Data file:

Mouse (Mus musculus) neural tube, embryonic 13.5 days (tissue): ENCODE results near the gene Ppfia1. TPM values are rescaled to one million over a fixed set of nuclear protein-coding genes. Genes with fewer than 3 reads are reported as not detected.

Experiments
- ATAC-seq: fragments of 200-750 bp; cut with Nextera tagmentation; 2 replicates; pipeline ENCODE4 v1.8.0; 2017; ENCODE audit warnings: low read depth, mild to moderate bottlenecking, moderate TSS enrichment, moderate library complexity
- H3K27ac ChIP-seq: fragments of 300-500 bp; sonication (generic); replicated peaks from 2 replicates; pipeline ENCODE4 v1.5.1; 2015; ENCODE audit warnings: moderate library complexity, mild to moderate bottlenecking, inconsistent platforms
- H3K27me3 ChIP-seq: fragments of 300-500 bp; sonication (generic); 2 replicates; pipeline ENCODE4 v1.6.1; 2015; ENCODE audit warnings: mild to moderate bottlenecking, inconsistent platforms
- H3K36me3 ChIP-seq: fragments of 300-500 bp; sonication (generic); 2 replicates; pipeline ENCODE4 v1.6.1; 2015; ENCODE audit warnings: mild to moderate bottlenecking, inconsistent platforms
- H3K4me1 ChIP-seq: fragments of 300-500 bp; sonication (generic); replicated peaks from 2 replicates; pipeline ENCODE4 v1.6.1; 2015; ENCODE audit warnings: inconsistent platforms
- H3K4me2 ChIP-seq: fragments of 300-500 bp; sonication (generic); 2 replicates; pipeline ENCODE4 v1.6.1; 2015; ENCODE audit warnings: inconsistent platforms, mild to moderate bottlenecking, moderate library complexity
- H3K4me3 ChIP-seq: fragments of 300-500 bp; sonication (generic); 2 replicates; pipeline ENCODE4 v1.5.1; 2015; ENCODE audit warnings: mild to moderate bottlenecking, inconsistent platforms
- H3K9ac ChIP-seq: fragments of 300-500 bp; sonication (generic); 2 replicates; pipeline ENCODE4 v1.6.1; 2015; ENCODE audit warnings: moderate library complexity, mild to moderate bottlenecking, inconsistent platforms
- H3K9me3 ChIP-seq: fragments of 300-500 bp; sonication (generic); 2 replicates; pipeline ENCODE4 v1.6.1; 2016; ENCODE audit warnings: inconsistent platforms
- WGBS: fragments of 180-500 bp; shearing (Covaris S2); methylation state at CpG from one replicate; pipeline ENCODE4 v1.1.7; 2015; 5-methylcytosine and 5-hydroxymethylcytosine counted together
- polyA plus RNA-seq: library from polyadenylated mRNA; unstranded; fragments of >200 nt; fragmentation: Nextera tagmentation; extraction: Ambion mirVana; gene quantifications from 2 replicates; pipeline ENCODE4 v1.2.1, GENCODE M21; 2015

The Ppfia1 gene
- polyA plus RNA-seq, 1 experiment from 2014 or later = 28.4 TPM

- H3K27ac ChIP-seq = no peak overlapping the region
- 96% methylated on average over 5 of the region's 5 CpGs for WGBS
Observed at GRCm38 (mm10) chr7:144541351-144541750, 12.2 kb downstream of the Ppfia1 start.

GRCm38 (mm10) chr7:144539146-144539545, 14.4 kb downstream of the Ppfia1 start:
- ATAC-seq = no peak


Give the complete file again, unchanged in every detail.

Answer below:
Mouse (Mus musculus) neural tube, embryonic 13.5 days (tissue): ENCODE results near the gene Ppfia1. TPM values are rescaled to one million over a fixed set of nuclear protein-coding genes. Genes with fewer than 3 reads are reported as not detected.

Experiments
- ATAC-seq: fragments of 200-750 bp; cut with Nextera tagmentation; 2 replicates; pipeline ENCODE4 v1.8.0; 2017; ENCODE audit warnings: low read depth, mild to moderate bottlenecking, moderate TSS enrichment, moderate library complexity
- H3K27ac ChIP-seq: fragments of 300-500 bp; sonication (generic); replicated peaks from 2 replicates; pipeline ENCODE4 v1.5.1; 2015; ENCODE audit warnings: moderate library complexity, mild to moderate bottlenecking, inconsistent platforms
- H3K27me3 ChIP-seq: fragments of 300-500 bp; sonication (generic); 2 replicates; pipeline ENCODE4 v1.6.1; 2015; ENCODE audit warnings: mild to moderate bottlenecking, inconsistent platforms
- H3K36me3 ChIP-seq: fragments of 300-500 bp; sonication (generic); 2 replicates; pipeline ENCODE4 v1.6.1; 2015; ENCODE audit warnings: mild to moderate bottlenecking, inconsistent platforms
- H3K4me1 ChIP-seq: fragments of 300-500 bp; sonication (generic); replicated peaks from 2 replicates; pipeline ENCODE4 v1.6.1; 2015; ENCODE audit warnings: inconsistent platforms
- H3K4me2 ChIP-seq: fragments of 300-500 bp; sonication (generic); 2 replicates; pipeline ENCODE4 v1.6.1; 2015; ENCODE audit warnings: inconsistent platforms, mild to moderate bottlenecking, moderate library complexity
- H3K4me3 ChIP-seq: fragments of 300-500 bp; sonication (generic); 2 replicates; pipeline ENCODE4 v1.5.1; 2015; ENCODE audit warnings: mild to moderate bottlenecking, inconsistent platforms
- H3K9ac ChIP-seq: fragments of 300-500 bp; sonication (generic); 2 replicates; pipeline ENCODE4 v1.6.1; 2015; ENCODE audit warnings: moderate library complexity, mild to moderate bottlenecking, inconsistent platforms
- H3K9me3 ChIP-seq: fragments of 300-500 bp; sonication (generic); 2 replicates; pipeline ENCODE4 v1.6.1; 2016; ENCODE audit warnings: inconsistent platforms
- WGBS: fragments of 180-500 bp; shearing (Covaris S2); methylation state at CpG from one replicate; pipeline ENCODE4 v1.1.7; 2015; 5-methylcytosine and 5-hydroxymethylcytosine counted together
- polyA plus RNA-seq: library from polyadenylated mRNA; unstranded; fragments of >200 nt; fragmentation: Nextera tagmentation; extraction: Ambion mirVana; gene quantifications from 2 replicates; pipeline ENCODE4 v1.2.1, GENCODE M21; 2015

The Ppfia1 gene
- polyA plus RNA-seq, 1 experiment from 2014 or later = 28.4 TPM

- H3K27ac ChIP-seq = no peak overlapping the region
- 96% methylated on average over 5 of the region's 5 CpGs for WGBS
Observed at GRCm38 (mm10) chr7:144541351-144541750, 12.2 kb downstream of the Ppfia1 start.

GRCm38 (mm10) chr7:144539146-144539545, 14.4 kb downstream of the Ppfia1 start:
- ATAC-seq = no peak